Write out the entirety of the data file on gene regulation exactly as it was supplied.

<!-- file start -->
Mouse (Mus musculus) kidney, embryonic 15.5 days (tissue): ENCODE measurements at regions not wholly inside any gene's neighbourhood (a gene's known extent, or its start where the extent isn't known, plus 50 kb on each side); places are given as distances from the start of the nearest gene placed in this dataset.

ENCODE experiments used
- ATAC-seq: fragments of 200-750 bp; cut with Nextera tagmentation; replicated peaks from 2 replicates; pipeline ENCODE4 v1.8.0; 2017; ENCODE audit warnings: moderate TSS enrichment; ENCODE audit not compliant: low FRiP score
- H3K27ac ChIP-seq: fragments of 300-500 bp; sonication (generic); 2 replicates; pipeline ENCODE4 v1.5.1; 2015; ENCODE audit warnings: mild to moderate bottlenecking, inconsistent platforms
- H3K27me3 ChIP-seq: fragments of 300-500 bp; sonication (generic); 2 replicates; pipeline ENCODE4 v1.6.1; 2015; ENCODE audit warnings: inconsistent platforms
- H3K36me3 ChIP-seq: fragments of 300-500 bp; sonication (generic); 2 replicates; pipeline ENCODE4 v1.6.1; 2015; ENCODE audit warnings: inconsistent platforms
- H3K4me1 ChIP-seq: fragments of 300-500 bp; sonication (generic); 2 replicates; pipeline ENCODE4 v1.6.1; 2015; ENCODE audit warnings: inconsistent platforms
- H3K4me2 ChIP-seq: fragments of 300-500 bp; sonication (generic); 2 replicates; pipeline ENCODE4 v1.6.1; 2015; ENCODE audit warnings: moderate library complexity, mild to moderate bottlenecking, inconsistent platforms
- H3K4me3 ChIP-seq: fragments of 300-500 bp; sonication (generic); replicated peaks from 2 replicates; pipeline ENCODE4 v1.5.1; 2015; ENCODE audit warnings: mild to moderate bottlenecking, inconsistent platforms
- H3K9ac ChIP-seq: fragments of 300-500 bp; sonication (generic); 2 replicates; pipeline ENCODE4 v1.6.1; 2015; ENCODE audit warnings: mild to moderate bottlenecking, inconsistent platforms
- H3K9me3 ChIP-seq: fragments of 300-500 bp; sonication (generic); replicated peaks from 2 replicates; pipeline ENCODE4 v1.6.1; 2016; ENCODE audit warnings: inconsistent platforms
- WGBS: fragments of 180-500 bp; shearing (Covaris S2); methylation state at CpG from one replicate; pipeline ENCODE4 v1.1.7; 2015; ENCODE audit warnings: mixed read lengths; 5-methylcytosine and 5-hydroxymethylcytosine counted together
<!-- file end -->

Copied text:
Mouse (Mus musculus) kidney, embryonic 15.5 days (tissue): ENCODE measurements at regions not wholly inside any gene's neighbourhood (a gene's known extent, or its start where the extent isn't known, plus 50 kb on each side); places are given as distances from the start of the nearest gene placed in this dataset.

ENCODE experiments used
- ATAC-seq: fragments of 200-750 bp; cut with Nextera tagmentation; replicated peaks from 2 replicates; pipeline ENCODE4 v1.8.0; 2017; ENCODE audit warnings: moderate TSS enrichment; ENCODE audit not compliant: low FRiP score
- H3K27ac ChIP-seq: fragments of 300-500 bp; sonication (generic); 2 replicates; pipeline ENCODE4 v1.5.1; 2015; ENCODE audit warnings: mild to moderate bottlenecking, inconsistent platforms
- H3K27me3 ChIP-seq: fragments of 300-500 bp; sonication (generic); 2 replicates; pipeline ENCODE4 v1.6.1; 2015; ENCODE audit warnings: inconsistent platforms
- H3K36me3 ChIP-seq: fragments of 300-500 bp; sonication (generic); 2 replicates; pipeline ENCODE4 v1.6.1; 2015; ENCODE audit warnings: inconsistent platforms
- H3K4me1 ChIP-seq: fragments of 300-500 bp; sonication (generic); 2 replicates; pipeline ENCODE4 v1.6.1; 2015; ENCODE audit warnings: inconsistent platforms
- H3K4me2 ChIP-seq: fragments of 300-500 bp; sonication (generic); 2 replicates; pipeline ENCODE4 v1.6.1; 2015; ENCODE audit warnings: moderate library complexity, mild to moderate bottlenecking, inconsistent platforms
- H3K4me3 ChIP-seq: fragments of 300-500 bp; sonication (generic); replicated peaks from 2 replicates; pipeline ENCODE4 v1.5.1; 2015; ENCODE audit warnings: mild to moderate bottlenecking, inconsistent platforms
- H3K9ac ChIP-seq: fragments of 300-500 bp; sonication (generic); 2 replicates; pipeline ENCODE4 v1.6.1; 2015; ENCODE audit warnings: mild to moderate bottlenecking, inconsistent platforms
- H3K9me3 ChIP-seq: fragments of 300-500 bp; sonication (generic); replicated peaks from 2 replicates; pipeline ENCODE4 v1.6.1; 2016; ENCODE audit warnings: inconsistent platforms
- WGBS: fragments of 180-500 bp; shearing (Covaris S2); methylation state at CpG from one replicate; pipeline ENCODE4 v1.1.7; 2015; ENCODE audit warnings: mixed read lengths; 5-methylcytosine and 5-hydroxymethylcytosine counted together